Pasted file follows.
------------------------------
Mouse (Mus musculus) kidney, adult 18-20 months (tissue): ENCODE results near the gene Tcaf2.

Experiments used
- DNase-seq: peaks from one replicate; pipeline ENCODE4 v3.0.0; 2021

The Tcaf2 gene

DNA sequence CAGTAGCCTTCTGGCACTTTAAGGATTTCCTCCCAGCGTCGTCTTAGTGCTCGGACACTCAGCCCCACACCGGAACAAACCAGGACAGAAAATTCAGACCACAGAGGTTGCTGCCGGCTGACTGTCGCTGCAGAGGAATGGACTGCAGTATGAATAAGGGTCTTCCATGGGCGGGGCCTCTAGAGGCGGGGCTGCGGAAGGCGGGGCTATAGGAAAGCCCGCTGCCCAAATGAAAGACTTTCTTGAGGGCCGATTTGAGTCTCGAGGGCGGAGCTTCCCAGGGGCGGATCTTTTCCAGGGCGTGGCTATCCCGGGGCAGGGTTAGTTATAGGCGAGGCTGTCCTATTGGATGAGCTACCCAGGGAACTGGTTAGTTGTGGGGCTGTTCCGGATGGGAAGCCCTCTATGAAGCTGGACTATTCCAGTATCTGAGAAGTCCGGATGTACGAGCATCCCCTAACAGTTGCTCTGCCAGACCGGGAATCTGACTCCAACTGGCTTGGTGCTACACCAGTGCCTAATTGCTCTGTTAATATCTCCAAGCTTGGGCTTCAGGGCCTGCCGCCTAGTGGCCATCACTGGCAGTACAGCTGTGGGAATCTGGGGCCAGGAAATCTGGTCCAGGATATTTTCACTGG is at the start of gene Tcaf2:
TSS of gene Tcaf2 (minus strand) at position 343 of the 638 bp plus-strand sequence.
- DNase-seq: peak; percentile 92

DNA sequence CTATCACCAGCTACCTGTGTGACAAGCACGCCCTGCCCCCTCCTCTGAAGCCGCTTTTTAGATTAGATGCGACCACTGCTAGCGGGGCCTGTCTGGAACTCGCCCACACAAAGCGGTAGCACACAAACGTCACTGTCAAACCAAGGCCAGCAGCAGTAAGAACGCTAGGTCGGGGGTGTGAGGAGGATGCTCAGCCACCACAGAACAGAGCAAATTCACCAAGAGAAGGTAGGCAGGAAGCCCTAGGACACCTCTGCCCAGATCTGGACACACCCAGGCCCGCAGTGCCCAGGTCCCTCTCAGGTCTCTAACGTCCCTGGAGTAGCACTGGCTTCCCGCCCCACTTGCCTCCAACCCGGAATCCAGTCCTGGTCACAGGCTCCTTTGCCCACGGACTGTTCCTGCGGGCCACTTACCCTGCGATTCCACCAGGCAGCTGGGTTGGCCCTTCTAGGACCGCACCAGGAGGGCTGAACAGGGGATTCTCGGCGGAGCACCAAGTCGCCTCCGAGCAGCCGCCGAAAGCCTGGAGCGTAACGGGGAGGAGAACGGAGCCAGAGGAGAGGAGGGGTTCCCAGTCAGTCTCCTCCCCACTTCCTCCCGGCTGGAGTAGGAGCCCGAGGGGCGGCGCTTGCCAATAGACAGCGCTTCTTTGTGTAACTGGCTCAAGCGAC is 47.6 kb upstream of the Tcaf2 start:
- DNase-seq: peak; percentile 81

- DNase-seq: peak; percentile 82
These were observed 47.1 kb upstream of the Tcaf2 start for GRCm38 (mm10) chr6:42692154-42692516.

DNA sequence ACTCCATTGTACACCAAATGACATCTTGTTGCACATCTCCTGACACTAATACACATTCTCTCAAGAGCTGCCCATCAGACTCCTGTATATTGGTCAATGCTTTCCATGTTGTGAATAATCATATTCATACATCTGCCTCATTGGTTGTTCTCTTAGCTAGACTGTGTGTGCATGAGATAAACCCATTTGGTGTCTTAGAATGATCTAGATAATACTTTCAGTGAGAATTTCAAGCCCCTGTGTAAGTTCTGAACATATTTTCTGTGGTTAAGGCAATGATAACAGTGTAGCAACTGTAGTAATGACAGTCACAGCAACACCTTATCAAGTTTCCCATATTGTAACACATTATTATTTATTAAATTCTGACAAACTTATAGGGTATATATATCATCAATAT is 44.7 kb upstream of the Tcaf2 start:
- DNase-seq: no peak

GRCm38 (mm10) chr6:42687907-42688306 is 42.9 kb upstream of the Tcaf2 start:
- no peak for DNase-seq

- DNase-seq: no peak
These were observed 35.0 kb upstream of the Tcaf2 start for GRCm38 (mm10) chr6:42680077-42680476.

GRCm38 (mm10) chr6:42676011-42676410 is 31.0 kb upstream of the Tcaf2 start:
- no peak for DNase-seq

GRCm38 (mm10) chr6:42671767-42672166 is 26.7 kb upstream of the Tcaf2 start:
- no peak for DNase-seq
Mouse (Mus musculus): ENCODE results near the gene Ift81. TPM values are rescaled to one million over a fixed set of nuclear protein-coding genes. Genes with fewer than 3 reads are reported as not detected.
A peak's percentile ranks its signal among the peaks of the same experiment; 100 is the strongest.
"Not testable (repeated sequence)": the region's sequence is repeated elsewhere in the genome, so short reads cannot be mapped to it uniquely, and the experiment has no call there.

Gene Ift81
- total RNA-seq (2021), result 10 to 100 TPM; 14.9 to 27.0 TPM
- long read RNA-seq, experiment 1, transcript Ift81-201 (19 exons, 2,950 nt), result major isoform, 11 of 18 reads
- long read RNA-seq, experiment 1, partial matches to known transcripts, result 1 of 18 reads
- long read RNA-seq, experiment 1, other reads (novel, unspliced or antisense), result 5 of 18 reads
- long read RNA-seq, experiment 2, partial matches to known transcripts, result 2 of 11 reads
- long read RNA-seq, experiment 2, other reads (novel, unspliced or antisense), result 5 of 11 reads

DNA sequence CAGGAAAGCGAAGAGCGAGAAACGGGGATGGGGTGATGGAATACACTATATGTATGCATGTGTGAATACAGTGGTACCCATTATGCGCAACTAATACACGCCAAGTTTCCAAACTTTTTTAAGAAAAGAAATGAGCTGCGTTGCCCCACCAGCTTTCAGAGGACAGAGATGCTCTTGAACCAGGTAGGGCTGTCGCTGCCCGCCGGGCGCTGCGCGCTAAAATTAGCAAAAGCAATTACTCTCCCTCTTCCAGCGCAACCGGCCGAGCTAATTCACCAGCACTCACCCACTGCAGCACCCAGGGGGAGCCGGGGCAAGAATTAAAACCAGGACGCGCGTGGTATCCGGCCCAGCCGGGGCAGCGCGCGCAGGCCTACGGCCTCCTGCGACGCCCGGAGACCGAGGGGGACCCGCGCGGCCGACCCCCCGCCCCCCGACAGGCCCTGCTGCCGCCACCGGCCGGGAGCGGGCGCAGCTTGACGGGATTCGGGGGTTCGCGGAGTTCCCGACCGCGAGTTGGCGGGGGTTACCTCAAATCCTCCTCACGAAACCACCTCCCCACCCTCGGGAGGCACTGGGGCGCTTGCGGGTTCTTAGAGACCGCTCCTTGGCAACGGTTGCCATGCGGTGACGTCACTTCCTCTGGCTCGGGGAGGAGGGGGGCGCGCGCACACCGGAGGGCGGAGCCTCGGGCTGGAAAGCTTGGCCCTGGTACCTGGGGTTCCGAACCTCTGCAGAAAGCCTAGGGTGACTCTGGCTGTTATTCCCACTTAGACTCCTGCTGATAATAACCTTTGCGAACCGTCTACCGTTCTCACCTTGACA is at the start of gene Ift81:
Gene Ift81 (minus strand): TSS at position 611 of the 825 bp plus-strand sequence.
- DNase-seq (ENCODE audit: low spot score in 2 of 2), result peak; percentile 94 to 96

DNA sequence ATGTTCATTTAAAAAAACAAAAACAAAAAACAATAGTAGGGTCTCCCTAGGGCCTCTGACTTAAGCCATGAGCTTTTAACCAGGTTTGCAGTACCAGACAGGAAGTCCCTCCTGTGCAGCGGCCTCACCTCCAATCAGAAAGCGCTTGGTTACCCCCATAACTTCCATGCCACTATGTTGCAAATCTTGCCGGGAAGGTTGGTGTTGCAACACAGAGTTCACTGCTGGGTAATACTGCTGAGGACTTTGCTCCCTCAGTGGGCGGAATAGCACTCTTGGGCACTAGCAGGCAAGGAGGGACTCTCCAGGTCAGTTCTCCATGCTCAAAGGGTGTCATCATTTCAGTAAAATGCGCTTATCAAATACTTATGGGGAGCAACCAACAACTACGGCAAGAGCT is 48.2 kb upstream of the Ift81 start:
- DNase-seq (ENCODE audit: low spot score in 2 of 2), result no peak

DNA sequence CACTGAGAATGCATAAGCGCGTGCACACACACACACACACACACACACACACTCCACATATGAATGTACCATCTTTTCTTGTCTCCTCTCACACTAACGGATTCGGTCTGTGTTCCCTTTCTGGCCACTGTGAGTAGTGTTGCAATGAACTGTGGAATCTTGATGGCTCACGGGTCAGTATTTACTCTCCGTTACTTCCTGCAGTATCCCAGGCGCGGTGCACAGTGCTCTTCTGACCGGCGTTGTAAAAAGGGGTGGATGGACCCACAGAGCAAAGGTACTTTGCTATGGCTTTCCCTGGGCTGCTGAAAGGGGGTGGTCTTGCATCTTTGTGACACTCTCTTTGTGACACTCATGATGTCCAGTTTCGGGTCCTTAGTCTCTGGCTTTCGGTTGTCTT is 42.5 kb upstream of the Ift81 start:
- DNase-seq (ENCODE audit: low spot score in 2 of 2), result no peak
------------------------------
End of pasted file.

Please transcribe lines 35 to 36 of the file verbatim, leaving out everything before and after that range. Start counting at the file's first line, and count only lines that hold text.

DNA sequence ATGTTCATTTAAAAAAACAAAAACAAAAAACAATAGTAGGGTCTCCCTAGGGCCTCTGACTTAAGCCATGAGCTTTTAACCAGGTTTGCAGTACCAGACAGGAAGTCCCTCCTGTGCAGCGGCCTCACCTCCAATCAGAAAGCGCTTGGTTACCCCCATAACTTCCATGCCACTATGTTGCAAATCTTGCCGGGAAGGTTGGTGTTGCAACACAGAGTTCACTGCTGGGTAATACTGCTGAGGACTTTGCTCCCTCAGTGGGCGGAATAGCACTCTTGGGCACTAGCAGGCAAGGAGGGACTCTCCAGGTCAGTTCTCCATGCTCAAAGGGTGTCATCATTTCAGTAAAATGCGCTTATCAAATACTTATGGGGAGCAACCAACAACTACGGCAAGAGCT is 48.2 kb upstream of the Ift81 start:
- DNase-seq (ENCODE audit: low spot score in 2 of 2), result no peak